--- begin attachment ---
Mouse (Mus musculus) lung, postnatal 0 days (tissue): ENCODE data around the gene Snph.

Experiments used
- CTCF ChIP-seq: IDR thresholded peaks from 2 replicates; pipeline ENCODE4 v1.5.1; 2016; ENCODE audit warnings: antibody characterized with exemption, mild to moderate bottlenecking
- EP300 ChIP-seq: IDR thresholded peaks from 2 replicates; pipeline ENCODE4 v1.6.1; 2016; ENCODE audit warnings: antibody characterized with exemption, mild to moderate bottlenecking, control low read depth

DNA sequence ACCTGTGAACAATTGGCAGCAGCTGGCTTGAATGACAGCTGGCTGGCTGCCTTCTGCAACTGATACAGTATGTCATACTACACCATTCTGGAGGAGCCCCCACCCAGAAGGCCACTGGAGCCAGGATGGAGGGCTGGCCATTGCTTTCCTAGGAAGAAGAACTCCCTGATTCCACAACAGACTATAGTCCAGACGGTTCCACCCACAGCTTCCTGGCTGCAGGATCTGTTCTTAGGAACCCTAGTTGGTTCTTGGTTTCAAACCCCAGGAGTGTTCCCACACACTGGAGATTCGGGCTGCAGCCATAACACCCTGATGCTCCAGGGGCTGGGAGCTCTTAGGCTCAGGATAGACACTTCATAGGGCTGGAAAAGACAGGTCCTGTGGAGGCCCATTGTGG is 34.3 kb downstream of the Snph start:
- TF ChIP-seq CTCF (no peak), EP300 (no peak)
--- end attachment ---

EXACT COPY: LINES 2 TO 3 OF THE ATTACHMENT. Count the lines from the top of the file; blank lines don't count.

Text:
Experiments used
- CTCF ChIP-seq: IDR thresholded peaks from 2 replicates; pipeline ENCODE4 v1.5.1; 2016; ENCODE audit warnings: antibody characterized with exemption, mild to moderate bottlenecking